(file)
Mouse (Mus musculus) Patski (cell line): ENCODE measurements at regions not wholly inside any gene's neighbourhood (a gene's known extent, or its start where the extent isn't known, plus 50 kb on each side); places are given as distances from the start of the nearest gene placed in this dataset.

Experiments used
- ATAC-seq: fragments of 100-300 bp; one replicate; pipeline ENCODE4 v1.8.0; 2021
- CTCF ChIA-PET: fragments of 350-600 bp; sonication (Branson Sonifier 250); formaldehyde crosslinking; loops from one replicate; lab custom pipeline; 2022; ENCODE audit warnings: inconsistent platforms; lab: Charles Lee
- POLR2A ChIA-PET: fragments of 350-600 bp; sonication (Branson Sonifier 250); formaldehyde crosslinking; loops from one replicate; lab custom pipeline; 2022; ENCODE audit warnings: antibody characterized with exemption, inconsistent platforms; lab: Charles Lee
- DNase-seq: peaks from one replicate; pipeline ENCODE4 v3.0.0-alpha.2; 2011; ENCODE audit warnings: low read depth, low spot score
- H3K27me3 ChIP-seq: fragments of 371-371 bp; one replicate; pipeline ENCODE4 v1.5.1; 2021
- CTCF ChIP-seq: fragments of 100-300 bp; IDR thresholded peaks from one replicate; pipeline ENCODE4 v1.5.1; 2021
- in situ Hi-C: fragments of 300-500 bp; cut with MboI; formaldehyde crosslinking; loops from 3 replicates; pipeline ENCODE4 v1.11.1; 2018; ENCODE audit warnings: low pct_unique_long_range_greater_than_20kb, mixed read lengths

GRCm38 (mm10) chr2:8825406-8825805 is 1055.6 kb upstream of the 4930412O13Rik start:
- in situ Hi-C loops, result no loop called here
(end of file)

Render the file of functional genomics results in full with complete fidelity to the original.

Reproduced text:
Mouse (Mus musculus) Patski (cell line): ENCODE measurements at regions not wholly inside any gene's neighbourhood (a gene's known extent, or its start where the extent isn't known, plus 50 kb on each side); places are given as distances from the start of the nearest gene placed in this dataset.

Experiments used
- ATAC-seq: fragments of 100-300 bp; one replicate; pipeline ENCODE4 v1.8.0; 2021
- CTCF ChIA-PET: fragments of 350-600 bp; sonication (Branson Sonifier 250); formaldehyde crosslinking; loops from one replicate; lab custom pipeline; 2022; ENCODE audit warnings: inconsistent platforms; lab: Charles Lee
- POLR2A ChIA-PET: fragments of 350-600 bp; sonication (Branson Sonifier 250); formaldehyde crosslinking; loops from one replicate; lab custom pipeline; 2022; ENCODE audit warnings: antibody characterized with exemption, inconsistent platforms; lab: Charles Lee
- DNase-seq: peaks from one replicate; pipeline ENCODE4 v3.0.0-alpha.2; 2011; ENCODE audit warnings: low read depth, low spot score
- H3K27me3 ChIP-seq: fragments of 371-371 bp; one replicate; pipeline ENCODE4 v1.5.1; 2021
- CTCF ChIP-seq: fragments of 100-300 bp; IDR thresholded peaks from one replicate; pipeline ENCODE4 v1.5.1; 2021
- in situ Hi-C: fragments of 300-500 bp; cut with MboI; formaldehyde crosslinking; loops from 3 replicates; pipeline ENCODE4 v1.11.1; 2018; ENCODE audit warnings: low pct_unique_long_range_greater_than_20kb, mixed read lengths

GRCm38 (mm10) chr2:8825406-8825805 is 1055.6 kb upstream of the 4930412O13Rik start:
- in situ Hi-C loops, result no loop called here